Alcohol and Cognitive Impairment: Not Drinking Increases Risk.

The risk of cognitive impairment has again been found higher among those who drink less alcohol.

This study followed 1,309 women age 65 or older for twenty years. Alcohol consumption was assessed periodically for 16 years. At the end of 20 years, cognitive impairment, including dementia, was measured.

Some women cut their drinking by one-half drink or more per week. They increased their risk of cognitive impairment or dementia by 34.5%. Adjusting for age, education, diabetes, smoking, weigh, and physical activity had little impact on the results.

Cognitive impairment exists when people have problems with their thinking skills. It might be loss of higher reasoning, forgetfulness, problems learning, difficulties concentrating, or other reductions in mental functioning.

Cognitive impairment can progress to dementia, which is a general term for a major decline in mental ability. It’s severe enough to interfere with daily life. People with dementia may have many cognitive deficits. They have problems with short-term memory. Generally, they find it hard to find keys, purses, and similar things.

risk of cognitive impairment

They also have a hard time planning and organizing. It is hard to plan a meal and prepare it. Completing ordinary tasks becomes a hard job. They may get lost going to the store or even at home. Alzheimer’s disease is the most common form of dementia.

Reduce Risk of Cognitive Impairment

Some factors that increase the risk of cognitive impairment, such as age and genetics, can’t be prevented. However, lifestyle choices can improve brain health.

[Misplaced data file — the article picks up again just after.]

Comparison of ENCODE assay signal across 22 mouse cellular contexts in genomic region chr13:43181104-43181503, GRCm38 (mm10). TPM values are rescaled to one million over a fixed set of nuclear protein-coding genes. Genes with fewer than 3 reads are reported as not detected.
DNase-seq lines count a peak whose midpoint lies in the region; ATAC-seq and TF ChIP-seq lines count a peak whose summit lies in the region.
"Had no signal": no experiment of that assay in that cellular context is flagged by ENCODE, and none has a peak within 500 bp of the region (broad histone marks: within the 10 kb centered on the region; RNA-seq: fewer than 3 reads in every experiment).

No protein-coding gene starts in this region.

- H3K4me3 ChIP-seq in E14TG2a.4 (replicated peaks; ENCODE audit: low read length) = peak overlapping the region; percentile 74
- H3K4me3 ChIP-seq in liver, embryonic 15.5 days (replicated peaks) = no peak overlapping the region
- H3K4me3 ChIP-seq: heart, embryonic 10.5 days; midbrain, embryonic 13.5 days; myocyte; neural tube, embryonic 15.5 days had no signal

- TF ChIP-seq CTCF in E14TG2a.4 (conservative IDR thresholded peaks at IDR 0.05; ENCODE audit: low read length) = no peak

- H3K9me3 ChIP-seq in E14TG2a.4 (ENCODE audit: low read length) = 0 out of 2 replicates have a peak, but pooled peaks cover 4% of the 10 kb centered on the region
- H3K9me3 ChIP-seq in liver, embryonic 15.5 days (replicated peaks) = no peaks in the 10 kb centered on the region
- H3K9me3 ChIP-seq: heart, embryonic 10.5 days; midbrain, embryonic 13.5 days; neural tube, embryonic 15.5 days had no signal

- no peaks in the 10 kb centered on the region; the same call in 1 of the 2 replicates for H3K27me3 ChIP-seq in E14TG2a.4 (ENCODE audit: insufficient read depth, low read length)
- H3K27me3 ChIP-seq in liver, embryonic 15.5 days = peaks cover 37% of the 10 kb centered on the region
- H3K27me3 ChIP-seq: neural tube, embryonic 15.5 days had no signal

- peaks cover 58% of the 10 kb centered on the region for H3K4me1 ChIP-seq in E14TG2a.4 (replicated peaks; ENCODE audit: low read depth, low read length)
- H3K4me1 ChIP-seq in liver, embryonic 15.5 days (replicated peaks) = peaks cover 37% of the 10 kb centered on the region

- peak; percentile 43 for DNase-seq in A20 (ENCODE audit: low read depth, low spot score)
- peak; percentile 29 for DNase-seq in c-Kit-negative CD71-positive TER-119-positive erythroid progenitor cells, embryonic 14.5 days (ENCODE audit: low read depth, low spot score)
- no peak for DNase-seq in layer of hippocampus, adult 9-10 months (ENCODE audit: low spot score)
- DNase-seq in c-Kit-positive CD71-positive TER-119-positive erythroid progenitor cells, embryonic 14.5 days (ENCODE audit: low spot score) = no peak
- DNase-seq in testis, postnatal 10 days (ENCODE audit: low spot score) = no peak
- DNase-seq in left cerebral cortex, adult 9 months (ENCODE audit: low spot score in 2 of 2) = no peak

The risk of cognitive impairment can be reduced in a number of ways.

  • Exercise regularly.
  • Maintain good overall physical health.
  • Eat nutritional food.
  • Keep your mind active and challenged.
  • Interact with other people.

The Alzheimer’s Association recommends following the Mediterranean diet to reduce the risk of cognitive impairment. That diet involves

  • Eating more fruit, vegetables, nuts and grains.
  • Replacing butter whenever possible with healthful fats such olive oil.
  • Limiting the consumption of red meat.
  • Replacing salt whenever possible with herbs to flavor food.
  • Eating fish and poultry at least twice a week.
  • Regularly consuming alcohol in moderation. (Beer, wine or spirits.)

The Alzheimer’s Association’s recommendation is simple. “Keep your heart healthy to help keep your brain healthy. Growing evidence suggests that many factors that increase the risk of heart disease also may increase the risk of dementia. These factors include smoking, obesity, diabetes, high cholesterol and high blood pressure.'”

In short, there are many things that can reduce the risk of cognitive impairment.


Readings (Popular)

Carper, J. 100 Simple Things You Can Do to Prevent Alzheimer’s and Age-related Memory Loss. NY: Little, Brown, 2010.

Fife, B. Stop Alzheimer’s Now! How to Prevent and Reverse Dementia. Colorado Springs: Piccadilly, 2011.

Hardman, L. Dementia. Juvenile readership. Detroit: Lucent, 2009.

Levine, R. Defying Dementia. Understanding and Preventing Alzheimer’s and Related Disorders. Westport, CT: Praeger, 2006.

Thompson, R. and Pulsford, D. Dementia – Support for Family and Friends. London: Kingsley, 2012.

Whalley, L. Understanding Brain Aging and Dementia. NY: Columbia U Press, 2015.

Readings (Scientific)

Funk-White, M. et al. Alcohol use and cognitive performance. Age Ment Health, 2021.

Shen, Y. et al. Association of Low to Moderate Alcohol Drinking With Cognitive Functions. JAMA Network Open. 2020, 3(6), 7922.

Zhang, Y. et al. Association between alcohol consumption in midlife and cognitive function in old age. Nut Meta Cardio Dis, 2021, 31(11), 3044-3053.


Hoang, T., et al. Alcohol consumption patterns and cognitive impairment in older women. Am J Geri Psychi., 2014, 22, 1663-1667.

Alzheimer’s Association


This website gives no advice about alcohol and cognitive impairment. For that, see your doctor.